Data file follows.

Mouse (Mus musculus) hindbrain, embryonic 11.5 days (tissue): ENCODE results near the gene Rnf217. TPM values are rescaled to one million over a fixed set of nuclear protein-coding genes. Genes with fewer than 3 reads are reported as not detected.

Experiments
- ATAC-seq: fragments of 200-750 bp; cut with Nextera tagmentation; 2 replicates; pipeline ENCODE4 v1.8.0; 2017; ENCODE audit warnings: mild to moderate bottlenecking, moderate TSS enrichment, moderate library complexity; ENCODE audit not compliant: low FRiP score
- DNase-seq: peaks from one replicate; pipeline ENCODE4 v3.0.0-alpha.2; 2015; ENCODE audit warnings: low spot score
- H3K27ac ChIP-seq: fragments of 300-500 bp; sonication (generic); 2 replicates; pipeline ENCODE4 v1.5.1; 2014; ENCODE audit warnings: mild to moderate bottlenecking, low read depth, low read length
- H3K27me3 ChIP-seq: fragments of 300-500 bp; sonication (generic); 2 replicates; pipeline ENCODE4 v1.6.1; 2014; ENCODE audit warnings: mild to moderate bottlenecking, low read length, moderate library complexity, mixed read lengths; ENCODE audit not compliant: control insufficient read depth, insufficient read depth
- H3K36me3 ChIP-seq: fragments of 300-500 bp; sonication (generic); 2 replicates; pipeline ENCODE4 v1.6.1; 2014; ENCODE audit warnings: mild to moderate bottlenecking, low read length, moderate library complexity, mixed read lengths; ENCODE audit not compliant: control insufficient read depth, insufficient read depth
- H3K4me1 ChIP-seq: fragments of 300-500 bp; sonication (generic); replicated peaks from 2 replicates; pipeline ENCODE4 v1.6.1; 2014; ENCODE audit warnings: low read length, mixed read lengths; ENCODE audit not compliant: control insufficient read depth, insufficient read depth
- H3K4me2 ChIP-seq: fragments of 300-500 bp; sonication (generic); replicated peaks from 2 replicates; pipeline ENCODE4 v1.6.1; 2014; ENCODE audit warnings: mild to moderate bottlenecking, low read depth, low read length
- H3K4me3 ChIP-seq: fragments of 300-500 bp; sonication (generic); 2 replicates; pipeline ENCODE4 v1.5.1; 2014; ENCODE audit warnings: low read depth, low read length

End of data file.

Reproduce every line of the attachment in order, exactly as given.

Mouse (Mus musculus) hindbrain, embryonic 11.5 days (tissue): ENCODE results near the gene Rnf217. TPM values are rescaled to one million over a fixed set of nuclear protein-coding genes. Genes with fewer than 3 reads are reported as not detected.

Experiments
- ATAC-seq: fragments of 200-750 bp; cut with Nextera tagmentation; 2 replicates; pipeline ENCODE4 v1.8.0; 2017; ENCODE audit warnings: mild to moderate bottlenecking, moderate TSS enrichment, moderate library complexity; ENCODE audit not compliant: low FRiP score
- DNase-seq: peaks from one replicate; pipeline ENCODE4 v3.0.0-alpha.2; 2015; ENCODE audit warnings: low spot score
- H3K27ac ChIP-seq: fragments of 300-500 bp; sonication (generic); 2 replicates; pipeline ENCODE4 v1.5.1; 2014; ENCODE audit warnings: mild to moderate bottlenecking, low read depth, low read length
- H3K27me3 ChIP-seq: fragments of 300-500 bp; sonication (generic); 2 replicates; pipeline ENCODE4 v1.6.1; 2014; ENCODE audit warnings: mild to moderate bottlenecking, low read length, moderate library complexity, mixed read lengths; ENCODE audit not compliant: control insufficient read depth, insufficient read depth
- H3K36me3 ChIP-seq: fragments of 300-500 bp; sonication (generic); 2 replicates; pipeline ENCODE4 v1.6.1; 2014; ENCODE audit warnings: mild to moderate bottlenecking, low read length, moderate library complexity, mixed read lengths; ENCODE audit not compliant: control insufficient read depth, insufficient read depth
- H3K4me1 ChIP-seq: fragments of 300-500 bp; sonication (generic); replicated peaks from 2 replicates; pipeline ENCODE4 v1.6.1; 2014; ENCODE audit warnings: low read length, mixed read lengths; ENCODE audit not compliant: control insufficient read depth, insufficient read depth
- H3K4me2 ChIP-seq: fragments of 300-500 bp; sonication (generic); replicated peaks from 2 replicates; pipeline ENCODE4 v1.6.1; 2014; ENCODE audit warnings: mild to moderate bottlenecking, low read depth, low read length
- H3K4me3 ChIP-seq: fragments of 300-500 bp; sonication (generic); 2 replicates; pipeline ENCODE4 v1.5.1; 2014; ENCODE audit warnings: low read depth, low read length